To that end, we introduced weekly jobs for her. In the early days, she earned 1p for each box she ticked on her weekly ‘job sheet’, of which there were 5 boxes a day.
So that’s potentially 5p a day, if she chose to do the job. We’ve never put any pressure on her to do a ‘job’, simply telling her that she wouldn’t get her money if she didn’t do the job. Of course, there are days when she’s sick and on holiday from school. In which case, she gets her money anyway, because most people get sick pay and holiday pay after all!
So, what are her jobs?
We started with tidying, putting clothes in the linen basket and helping to hoover her bedroom. That takes us up to the present day when she also sets the table for tea (by that I meaning putting the cutlery out.)
It works really well and there have only been a few occasions when she has ‘opted-out’. At the end of each week, she counts how much money she’s earned by counting the boxes on her job sheet. Sometimes we purposefully over pay or short-change her to see if she’s really counting and notices – which she does! She’s honest when overpaid too!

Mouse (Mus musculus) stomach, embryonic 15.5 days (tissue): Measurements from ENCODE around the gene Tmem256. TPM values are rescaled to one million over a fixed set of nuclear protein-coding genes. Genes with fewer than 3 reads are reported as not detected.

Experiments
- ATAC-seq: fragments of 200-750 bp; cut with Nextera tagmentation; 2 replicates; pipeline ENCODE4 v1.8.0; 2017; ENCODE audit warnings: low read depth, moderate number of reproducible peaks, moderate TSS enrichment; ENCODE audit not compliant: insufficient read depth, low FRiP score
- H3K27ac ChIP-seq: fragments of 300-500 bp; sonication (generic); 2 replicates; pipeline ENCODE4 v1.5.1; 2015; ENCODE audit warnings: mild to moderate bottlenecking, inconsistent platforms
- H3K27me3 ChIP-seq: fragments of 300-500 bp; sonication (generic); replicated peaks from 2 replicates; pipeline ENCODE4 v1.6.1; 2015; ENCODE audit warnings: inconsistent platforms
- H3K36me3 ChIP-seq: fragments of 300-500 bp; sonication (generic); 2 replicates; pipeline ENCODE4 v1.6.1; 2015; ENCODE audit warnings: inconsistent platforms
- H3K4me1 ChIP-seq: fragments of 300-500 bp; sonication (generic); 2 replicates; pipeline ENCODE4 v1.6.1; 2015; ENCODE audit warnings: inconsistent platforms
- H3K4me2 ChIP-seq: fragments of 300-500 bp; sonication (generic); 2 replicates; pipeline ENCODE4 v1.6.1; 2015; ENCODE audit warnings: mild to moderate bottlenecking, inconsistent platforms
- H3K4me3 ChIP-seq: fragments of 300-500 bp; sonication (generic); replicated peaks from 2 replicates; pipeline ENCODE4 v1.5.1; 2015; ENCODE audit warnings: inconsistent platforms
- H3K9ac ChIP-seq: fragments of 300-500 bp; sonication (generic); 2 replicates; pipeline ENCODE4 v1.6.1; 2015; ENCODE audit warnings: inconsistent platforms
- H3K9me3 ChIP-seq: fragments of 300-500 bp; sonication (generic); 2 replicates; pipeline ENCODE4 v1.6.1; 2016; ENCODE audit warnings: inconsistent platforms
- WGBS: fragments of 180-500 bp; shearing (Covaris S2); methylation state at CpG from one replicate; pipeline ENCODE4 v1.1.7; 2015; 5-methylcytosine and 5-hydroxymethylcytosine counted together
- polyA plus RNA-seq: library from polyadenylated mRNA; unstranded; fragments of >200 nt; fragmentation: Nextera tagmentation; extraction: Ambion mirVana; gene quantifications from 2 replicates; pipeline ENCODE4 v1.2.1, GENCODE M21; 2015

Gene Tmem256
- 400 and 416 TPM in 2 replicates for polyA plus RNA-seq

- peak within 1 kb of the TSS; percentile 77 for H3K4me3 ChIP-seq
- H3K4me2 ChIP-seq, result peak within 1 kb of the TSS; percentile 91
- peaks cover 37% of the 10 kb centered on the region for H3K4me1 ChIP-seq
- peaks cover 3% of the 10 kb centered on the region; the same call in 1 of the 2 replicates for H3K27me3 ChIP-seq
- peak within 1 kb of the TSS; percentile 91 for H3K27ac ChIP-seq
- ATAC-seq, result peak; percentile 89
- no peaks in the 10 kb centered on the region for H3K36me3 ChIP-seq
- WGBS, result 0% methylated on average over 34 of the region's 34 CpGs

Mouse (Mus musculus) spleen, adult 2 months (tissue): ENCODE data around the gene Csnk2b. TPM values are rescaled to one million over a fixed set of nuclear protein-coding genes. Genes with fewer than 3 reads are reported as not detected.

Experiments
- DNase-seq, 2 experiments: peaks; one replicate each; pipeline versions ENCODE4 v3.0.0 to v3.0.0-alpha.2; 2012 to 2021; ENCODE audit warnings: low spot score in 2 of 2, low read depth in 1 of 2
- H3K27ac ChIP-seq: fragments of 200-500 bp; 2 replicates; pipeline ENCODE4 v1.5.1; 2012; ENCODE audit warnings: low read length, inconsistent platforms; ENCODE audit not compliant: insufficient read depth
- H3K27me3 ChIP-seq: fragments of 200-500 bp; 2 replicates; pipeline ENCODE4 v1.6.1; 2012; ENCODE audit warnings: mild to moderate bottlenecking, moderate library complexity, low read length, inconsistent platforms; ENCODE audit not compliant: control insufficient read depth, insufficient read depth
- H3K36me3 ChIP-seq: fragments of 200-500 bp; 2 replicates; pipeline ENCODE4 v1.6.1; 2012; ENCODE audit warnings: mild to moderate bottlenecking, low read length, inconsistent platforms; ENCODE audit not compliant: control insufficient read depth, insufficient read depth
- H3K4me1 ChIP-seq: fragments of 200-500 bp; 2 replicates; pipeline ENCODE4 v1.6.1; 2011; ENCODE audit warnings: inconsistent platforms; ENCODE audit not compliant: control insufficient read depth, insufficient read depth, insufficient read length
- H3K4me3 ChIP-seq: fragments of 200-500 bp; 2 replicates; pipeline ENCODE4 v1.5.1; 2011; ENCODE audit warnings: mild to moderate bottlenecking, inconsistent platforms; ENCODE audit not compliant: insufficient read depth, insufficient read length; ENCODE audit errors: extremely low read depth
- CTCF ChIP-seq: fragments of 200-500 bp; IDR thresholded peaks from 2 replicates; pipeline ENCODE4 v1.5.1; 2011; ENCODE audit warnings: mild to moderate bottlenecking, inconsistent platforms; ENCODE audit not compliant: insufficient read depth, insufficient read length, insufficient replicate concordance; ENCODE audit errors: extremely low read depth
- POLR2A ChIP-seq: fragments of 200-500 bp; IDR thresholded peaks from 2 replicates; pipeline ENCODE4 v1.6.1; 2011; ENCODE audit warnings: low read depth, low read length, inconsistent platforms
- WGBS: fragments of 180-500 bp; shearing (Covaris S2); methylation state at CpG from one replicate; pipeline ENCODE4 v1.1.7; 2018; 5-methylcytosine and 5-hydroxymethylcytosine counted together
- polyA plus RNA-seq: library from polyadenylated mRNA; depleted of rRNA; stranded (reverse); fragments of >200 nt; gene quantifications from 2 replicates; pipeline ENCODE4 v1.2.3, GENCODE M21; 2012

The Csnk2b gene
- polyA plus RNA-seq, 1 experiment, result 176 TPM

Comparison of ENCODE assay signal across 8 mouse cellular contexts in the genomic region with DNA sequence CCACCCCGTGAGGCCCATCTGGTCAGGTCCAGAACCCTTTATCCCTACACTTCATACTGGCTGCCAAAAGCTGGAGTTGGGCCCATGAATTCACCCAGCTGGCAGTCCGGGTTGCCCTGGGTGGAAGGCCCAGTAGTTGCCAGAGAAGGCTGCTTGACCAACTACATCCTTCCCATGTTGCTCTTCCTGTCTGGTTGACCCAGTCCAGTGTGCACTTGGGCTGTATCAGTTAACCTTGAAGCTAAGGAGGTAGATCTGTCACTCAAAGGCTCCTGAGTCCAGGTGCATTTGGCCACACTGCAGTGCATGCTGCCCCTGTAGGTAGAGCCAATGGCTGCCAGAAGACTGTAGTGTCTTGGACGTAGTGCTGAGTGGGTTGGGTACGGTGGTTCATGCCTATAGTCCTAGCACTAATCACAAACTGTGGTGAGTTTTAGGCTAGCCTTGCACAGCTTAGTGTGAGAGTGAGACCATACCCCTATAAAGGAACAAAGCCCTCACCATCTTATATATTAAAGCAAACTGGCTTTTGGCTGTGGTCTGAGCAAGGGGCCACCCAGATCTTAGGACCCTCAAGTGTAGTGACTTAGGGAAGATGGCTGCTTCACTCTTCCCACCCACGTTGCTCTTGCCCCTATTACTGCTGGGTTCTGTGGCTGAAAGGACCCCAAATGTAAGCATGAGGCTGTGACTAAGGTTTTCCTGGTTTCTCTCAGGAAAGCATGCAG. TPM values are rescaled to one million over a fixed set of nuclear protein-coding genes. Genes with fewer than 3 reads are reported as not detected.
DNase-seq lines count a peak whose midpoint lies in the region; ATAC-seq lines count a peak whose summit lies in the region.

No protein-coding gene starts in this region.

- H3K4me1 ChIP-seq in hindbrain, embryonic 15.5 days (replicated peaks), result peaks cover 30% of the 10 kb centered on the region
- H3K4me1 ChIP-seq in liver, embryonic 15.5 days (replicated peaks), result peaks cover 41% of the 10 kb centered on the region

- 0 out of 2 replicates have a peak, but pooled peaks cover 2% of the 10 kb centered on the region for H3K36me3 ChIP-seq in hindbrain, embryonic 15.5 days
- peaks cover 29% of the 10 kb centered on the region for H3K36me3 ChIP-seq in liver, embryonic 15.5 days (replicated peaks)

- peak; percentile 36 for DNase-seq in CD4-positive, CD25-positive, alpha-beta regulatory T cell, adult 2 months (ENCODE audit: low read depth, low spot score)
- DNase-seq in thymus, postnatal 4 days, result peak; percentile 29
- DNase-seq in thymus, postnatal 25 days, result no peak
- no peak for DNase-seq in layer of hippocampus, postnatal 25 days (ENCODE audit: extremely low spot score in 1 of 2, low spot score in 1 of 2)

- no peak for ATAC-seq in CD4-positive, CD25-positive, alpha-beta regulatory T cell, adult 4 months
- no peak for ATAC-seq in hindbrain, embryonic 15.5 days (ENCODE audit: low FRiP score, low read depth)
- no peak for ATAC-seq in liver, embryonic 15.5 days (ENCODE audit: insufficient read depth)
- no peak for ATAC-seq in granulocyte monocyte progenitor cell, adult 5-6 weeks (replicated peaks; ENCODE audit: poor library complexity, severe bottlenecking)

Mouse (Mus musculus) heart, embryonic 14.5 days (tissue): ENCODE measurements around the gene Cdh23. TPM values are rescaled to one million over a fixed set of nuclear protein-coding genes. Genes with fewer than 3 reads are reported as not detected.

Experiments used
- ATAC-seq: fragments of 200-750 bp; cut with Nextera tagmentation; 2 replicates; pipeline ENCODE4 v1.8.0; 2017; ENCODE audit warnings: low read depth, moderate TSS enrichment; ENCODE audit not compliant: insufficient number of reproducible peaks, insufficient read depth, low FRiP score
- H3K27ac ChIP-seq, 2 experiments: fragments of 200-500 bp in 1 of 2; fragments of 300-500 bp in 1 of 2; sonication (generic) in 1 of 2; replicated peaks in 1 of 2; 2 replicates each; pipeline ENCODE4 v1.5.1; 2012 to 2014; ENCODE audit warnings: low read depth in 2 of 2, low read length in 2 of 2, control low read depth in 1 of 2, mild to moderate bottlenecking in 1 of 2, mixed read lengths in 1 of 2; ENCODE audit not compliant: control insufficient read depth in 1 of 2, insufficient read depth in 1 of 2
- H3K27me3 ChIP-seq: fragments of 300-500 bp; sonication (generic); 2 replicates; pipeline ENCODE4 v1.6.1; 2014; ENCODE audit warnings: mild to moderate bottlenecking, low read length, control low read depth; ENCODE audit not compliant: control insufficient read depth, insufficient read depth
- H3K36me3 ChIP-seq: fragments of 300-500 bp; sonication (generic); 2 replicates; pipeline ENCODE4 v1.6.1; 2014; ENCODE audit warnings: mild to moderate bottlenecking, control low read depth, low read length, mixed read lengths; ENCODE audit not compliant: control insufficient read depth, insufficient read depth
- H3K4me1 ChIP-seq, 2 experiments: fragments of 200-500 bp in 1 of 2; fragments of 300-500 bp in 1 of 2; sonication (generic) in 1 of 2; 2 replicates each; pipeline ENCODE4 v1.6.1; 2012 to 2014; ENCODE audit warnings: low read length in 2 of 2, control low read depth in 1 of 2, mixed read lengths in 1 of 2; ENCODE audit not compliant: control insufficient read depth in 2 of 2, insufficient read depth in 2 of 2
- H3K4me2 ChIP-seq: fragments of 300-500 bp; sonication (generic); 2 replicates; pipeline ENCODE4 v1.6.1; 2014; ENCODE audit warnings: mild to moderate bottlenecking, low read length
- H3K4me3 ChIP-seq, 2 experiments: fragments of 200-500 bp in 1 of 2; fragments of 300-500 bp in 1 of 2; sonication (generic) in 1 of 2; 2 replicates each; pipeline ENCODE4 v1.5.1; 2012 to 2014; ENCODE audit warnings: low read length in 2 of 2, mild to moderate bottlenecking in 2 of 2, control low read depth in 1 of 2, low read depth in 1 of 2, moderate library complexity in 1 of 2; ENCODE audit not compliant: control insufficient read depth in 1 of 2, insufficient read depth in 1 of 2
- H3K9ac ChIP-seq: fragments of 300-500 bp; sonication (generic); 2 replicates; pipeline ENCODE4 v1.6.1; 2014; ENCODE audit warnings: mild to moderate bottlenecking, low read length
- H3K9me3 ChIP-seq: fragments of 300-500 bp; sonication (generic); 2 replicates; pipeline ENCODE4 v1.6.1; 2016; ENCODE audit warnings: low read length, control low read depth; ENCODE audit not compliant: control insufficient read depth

What’s the point?
The point is not the jobs she has to complete but that she’s empowered, just like we are (generally!) in the real, grown-up world of work. She has free-will and has experienced the consequences of choosing not to do a job (or 2…). But she’s also felt empowered from earning her money.
Just the other day, we were out shopping, she saw something, knew she didn’t have enough money and said she would pay me back. I felt mean by saying ‘no’ but otherwise, there’s little point in doing this little exercise at all… It’s about earning money, maybe saving and spending as you earn it. Not about spending it before you’ve earned it.
Unwittingly, our 7 year old is already learning about the value and power of earning money and that fuzzy feeling you get when you’ve saved for something or simply ‘earned’ something.
And that’s good enough for me because…
How do you approach pocket money? Please share your thoughts in the comments below or tweet me @AllSortsHere
How a group activity can grow your child’s confidence
I recently introduced a regular feature #IfShesHappyImHappy and this week I’m talking about a group activity that our daughter enjoys and has helped to build her confidence. #IfShesHappyImHappy is all about the cycle of happiness – you being happy, making your child happy and it coming full circle to make you happy again! You can read it here if you missed it.